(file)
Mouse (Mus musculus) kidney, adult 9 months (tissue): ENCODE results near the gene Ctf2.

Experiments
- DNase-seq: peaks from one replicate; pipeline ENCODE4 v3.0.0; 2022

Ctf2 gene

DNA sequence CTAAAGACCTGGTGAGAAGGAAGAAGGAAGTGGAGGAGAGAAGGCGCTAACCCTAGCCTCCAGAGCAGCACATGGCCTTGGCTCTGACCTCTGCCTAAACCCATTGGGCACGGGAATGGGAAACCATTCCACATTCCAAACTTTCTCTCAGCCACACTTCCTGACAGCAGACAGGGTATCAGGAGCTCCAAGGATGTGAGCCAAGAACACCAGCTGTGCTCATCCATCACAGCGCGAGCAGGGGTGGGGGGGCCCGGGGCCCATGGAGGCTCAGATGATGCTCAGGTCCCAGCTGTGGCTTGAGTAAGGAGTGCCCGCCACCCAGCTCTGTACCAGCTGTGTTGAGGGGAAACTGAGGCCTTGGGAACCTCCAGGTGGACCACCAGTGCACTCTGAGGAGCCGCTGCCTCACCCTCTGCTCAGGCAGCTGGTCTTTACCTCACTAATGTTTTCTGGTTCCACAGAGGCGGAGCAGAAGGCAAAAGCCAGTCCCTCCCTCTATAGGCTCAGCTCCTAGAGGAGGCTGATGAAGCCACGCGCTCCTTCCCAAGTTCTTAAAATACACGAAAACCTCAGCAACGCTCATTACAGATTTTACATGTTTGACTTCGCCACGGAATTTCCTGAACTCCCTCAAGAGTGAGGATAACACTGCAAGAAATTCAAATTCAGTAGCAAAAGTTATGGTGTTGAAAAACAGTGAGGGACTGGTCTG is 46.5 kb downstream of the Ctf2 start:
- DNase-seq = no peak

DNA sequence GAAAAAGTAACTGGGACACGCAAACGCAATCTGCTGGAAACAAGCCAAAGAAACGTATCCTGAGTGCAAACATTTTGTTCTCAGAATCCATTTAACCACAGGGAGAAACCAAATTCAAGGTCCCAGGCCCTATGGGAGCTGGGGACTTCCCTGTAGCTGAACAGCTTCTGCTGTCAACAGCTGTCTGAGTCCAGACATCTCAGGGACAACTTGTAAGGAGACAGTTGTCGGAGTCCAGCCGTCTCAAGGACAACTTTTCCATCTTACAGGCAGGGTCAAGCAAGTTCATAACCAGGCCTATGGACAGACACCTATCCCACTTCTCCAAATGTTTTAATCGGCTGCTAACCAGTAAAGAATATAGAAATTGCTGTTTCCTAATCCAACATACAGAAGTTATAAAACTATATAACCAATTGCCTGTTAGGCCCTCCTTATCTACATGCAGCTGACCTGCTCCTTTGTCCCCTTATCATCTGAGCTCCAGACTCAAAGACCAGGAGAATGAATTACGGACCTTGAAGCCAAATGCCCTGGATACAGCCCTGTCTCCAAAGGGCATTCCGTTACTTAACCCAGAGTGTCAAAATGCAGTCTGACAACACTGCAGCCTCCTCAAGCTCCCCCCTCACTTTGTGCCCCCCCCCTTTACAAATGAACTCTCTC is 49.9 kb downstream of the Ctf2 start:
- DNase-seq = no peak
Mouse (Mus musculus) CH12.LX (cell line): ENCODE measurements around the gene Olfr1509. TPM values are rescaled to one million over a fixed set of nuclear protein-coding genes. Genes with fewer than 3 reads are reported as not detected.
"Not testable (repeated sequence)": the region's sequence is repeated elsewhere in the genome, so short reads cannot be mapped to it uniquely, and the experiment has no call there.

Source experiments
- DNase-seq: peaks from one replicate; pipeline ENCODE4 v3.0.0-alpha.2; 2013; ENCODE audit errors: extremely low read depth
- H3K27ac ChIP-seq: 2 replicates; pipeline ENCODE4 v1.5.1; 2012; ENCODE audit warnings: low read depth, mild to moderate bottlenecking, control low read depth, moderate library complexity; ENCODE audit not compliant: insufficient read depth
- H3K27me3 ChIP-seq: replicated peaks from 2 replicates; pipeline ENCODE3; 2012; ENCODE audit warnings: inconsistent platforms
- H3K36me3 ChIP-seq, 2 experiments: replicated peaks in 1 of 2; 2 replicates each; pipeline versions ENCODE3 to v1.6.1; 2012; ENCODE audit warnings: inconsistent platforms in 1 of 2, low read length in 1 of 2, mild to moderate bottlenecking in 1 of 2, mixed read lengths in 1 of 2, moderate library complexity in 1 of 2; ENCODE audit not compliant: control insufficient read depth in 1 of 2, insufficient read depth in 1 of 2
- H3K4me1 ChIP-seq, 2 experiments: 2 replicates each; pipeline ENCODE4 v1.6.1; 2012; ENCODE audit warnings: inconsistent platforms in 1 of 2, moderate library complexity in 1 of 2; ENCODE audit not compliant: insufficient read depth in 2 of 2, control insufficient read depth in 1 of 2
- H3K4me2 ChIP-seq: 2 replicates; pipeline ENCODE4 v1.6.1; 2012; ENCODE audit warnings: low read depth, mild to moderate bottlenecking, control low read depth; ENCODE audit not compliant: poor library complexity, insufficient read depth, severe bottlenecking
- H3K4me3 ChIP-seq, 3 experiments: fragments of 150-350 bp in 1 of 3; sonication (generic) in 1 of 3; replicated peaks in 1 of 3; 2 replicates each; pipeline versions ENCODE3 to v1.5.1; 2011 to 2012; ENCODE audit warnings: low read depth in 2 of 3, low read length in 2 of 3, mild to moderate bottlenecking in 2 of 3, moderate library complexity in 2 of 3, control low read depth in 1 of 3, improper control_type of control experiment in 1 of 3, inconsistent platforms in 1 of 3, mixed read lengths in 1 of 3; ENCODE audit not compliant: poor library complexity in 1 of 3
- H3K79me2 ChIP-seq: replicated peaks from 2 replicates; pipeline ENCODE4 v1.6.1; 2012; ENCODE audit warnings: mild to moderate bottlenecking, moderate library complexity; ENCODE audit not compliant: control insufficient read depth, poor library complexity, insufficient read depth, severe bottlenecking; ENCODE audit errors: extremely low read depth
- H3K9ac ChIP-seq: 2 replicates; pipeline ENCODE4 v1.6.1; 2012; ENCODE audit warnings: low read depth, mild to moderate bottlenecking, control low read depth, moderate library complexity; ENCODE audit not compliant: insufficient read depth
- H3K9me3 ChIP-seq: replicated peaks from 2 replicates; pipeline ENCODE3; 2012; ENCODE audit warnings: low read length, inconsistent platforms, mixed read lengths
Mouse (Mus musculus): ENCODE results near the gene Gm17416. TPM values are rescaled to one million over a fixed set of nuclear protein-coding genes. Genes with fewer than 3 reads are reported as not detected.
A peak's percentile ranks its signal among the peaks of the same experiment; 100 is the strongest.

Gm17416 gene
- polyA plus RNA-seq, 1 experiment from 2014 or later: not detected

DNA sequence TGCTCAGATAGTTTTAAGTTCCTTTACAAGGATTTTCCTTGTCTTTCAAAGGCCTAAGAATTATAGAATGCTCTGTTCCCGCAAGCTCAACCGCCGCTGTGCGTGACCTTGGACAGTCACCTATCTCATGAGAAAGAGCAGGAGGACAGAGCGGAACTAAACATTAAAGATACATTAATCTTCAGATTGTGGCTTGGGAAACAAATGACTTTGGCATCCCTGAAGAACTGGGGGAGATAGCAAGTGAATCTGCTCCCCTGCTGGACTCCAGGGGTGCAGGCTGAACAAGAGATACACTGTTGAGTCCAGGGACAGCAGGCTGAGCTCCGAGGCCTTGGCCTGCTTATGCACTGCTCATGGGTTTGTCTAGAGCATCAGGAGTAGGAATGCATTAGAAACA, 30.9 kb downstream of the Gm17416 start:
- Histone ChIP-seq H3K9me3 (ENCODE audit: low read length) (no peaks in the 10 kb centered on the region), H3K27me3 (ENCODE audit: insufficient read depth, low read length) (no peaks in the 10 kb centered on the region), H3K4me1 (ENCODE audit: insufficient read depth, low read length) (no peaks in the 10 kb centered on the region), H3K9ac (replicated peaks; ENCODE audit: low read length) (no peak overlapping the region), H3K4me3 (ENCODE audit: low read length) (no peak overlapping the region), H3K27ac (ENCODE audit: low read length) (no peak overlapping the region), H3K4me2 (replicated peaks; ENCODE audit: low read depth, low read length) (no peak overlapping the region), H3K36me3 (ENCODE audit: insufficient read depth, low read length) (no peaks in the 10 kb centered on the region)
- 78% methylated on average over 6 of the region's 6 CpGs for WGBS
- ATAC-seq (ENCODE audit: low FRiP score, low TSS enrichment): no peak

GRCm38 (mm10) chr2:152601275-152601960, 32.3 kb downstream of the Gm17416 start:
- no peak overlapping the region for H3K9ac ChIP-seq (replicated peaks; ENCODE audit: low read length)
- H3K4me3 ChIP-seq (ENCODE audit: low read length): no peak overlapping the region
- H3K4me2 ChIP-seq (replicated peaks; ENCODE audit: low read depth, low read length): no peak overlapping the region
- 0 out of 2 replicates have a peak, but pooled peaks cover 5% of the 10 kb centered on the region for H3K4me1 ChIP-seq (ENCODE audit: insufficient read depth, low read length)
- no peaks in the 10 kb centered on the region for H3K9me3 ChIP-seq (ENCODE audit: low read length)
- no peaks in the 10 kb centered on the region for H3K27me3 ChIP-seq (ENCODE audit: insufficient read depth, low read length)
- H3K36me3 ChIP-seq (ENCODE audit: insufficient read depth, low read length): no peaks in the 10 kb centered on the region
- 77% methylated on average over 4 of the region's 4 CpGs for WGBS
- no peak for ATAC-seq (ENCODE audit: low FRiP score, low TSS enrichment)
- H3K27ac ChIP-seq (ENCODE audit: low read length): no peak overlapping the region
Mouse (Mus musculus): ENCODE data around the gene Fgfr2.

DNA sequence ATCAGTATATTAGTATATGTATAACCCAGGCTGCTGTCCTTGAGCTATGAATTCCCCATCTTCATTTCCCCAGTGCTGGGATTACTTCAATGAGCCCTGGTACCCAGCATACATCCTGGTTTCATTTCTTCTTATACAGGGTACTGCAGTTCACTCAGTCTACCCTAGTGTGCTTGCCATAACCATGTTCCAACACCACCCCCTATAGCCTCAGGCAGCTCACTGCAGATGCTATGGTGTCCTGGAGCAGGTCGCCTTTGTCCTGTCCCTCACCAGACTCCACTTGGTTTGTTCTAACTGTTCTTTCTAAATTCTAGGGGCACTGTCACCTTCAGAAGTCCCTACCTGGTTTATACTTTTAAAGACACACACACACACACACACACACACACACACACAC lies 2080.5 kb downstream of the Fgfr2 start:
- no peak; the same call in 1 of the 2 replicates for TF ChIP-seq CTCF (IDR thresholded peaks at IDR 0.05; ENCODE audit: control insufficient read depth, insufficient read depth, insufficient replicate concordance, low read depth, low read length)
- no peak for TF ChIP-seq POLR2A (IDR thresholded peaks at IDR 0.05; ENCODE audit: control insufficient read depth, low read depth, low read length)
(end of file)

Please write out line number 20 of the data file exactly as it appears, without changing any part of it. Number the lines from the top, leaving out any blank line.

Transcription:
- H3K9ac ChIP-seq: 2 replicates; pipeline ENCODE4 v1.6.1; 2012; ENCODE audit warnings: low read depth, mild to moderate bottlenecking, control low read depth, moderate library complexity; ENCODE audit not compliant: insufficient read depth